Part 1: Moving from Conflict to Clarity
by Fran Pangakis and Shari Tastad
Can anyone make conflict go away?
You walk into the office thinking “business as usual,” and enter your morning huddle. Silence abounds, eye contact is lacking, and verbal sparring begins with little quips here and there. You think, “Here we go again; I hope this issue resolves itself quickly so everyone can settle down.” Amazingly, by noon, people seem to be over it. Unbeknown to you, the issue has been stuffed in a closet for an appearance at a later, even less convenient date.
Resolving conflict to find clarity and team effectiveness
In most offices, conflict just seems to be a fact of life. We've all seen situations where people with different goals and needs come into conflict. We’ve also seen the often intense personal animosity that can result if the issue is not addressed and resolved.
The fact that conflict exists is not necessarily a bad thing. As long as it can be resolved effectively, it can lead to personal and professional growth. In many cases, effective conflict resolution skills can make the difference between positive and negative outcomes. These benefits include:
Increased understanding: The discussion needed to resolve conflict should expand your team members’ awareness of the situation, giving them an insight into how they can achieve their own goals without undermining those of other people.
Increased teamwork: When conflict is resolved effectively, team members can develop stronger mutual respect and a renewed faith in their ability to work together.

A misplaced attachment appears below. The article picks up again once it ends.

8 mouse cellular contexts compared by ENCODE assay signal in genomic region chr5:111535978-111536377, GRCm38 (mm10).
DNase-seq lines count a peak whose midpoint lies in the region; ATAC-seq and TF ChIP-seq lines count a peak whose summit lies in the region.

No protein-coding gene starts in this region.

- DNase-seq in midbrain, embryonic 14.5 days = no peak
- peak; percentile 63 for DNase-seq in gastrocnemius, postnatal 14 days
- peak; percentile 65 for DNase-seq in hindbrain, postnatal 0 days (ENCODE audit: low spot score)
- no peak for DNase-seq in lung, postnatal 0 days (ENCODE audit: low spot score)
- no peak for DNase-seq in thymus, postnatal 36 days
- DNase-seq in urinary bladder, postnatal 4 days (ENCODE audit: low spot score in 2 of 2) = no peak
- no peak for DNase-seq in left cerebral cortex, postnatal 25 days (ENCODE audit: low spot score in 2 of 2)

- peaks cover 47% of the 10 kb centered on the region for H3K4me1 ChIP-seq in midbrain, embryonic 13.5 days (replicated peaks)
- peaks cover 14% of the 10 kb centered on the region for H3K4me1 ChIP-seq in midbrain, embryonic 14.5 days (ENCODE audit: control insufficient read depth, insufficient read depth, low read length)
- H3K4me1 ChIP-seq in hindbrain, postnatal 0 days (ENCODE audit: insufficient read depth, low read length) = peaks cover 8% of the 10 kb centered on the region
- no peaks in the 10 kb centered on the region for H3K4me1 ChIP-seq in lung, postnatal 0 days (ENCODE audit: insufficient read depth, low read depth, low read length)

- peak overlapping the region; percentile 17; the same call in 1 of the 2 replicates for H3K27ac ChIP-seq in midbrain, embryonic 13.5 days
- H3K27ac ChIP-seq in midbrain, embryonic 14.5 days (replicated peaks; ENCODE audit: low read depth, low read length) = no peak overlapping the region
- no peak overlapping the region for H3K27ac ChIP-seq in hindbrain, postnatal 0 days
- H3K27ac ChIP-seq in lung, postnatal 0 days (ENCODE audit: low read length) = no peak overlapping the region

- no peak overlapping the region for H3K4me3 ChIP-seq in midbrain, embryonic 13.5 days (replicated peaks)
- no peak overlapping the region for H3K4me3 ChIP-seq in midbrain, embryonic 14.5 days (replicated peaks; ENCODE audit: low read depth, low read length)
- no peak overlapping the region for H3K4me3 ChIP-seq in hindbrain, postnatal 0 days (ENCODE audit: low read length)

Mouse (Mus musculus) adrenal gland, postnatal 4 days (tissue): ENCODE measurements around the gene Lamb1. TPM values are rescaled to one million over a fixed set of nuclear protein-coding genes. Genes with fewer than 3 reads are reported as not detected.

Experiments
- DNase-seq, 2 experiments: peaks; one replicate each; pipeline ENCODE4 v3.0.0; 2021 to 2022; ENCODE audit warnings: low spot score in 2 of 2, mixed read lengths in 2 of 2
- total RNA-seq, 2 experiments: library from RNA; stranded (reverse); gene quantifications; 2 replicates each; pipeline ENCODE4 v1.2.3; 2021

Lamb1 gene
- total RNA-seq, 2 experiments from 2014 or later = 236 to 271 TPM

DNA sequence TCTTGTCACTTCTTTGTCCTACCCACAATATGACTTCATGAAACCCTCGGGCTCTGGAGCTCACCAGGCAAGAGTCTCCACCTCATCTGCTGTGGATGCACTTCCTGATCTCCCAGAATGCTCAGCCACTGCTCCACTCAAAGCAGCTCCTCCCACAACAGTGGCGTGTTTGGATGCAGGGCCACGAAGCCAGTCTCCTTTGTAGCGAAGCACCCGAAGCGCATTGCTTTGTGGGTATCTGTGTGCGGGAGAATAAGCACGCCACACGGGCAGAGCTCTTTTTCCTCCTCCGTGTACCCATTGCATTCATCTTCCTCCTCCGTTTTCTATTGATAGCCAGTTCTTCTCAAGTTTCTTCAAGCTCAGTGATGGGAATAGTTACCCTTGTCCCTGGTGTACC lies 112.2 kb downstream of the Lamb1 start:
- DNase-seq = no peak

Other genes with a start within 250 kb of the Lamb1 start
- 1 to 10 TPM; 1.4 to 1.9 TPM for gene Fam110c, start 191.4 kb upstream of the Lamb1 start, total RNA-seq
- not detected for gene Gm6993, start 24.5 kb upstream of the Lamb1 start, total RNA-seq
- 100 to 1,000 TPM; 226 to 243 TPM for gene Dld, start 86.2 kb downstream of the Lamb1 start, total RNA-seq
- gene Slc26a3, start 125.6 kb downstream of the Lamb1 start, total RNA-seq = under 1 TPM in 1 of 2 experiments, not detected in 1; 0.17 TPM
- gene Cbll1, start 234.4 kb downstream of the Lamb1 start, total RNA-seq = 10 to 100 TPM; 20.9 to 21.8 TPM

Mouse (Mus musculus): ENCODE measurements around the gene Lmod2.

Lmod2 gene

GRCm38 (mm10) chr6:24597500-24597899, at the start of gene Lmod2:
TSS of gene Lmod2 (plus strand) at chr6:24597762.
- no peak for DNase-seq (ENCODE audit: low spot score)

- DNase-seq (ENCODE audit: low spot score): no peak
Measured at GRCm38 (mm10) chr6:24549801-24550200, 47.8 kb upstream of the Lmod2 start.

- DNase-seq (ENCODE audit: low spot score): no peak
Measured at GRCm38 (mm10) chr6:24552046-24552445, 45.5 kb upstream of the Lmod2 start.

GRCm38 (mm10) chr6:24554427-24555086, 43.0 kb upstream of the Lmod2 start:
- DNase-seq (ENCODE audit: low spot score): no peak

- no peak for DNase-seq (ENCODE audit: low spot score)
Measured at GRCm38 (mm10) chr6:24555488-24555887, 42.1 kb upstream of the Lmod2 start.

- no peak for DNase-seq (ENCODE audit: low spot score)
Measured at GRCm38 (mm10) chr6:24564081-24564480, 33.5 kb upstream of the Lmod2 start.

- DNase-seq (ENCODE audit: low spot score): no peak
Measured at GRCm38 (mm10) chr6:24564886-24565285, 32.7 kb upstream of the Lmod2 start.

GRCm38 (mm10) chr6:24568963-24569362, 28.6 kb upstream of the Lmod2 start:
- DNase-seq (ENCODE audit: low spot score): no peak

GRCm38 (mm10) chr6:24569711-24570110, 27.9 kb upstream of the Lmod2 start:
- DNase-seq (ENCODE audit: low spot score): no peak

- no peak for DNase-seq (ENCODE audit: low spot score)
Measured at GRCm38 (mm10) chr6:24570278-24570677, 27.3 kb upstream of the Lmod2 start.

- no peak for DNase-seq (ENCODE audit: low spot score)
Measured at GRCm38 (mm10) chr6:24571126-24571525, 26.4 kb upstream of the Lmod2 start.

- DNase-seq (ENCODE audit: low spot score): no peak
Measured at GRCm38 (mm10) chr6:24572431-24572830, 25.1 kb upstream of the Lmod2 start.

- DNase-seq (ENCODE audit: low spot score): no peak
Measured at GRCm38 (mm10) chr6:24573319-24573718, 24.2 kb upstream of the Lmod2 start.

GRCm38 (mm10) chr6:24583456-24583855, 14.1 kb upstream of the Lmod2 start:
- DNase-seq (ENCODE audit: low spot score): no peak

Improved self-knowledge: Conflict pushes individuals to examine their goals in close detail, helping them understand the things that are most important to them, sharpening their focus, and enhancing their effectiveness.
However, if conflict is not handled effectively, the team, patient service, and leadership can disintegrate.
Conflicting goals can quickly turn into personal dislike. Teamwork breaks down. Talent is wasted as people disengage from their work. It's easy to end up in a vicious downward spiral of negativity and blame. This negative attitude soon finds its way to the patient and other referral-based relationships you have worked hard on for many years.
If you're to keep your team working effectively, this downward spiral needs to be handled as soon as possible. To do this, it helps to understand two of the theories that lie behind effective conflict-resolution techniques.
TKI: Thomas & Kilmann Conflict Mode Instrument
Authors Kenneth Thomas and Ralph Kilmann identified five main styles of dealing with conflict that vary in their degrees of cooperativeness and assertiveness. They argued that people typically have a “preferred'” conflict-resolution style. However, they also noted that different styles were most useful in disparate situations. The Thomas-Kilmann Conflict Mode Instrument (TKI) helps you identify which style you have a tendency to use when conflict arises.
Competitive — People who have a competitive style take a firm stand, and know what they want. They usually operate from a position of power drawn from things like position, rank, expertise, or persuasive ability. This style can be useful when:
- There is an emergency and a decision needs to be made fast.
- The decision is unpopular.
- Defending against someone who is trying to exploit the situation for selfish means.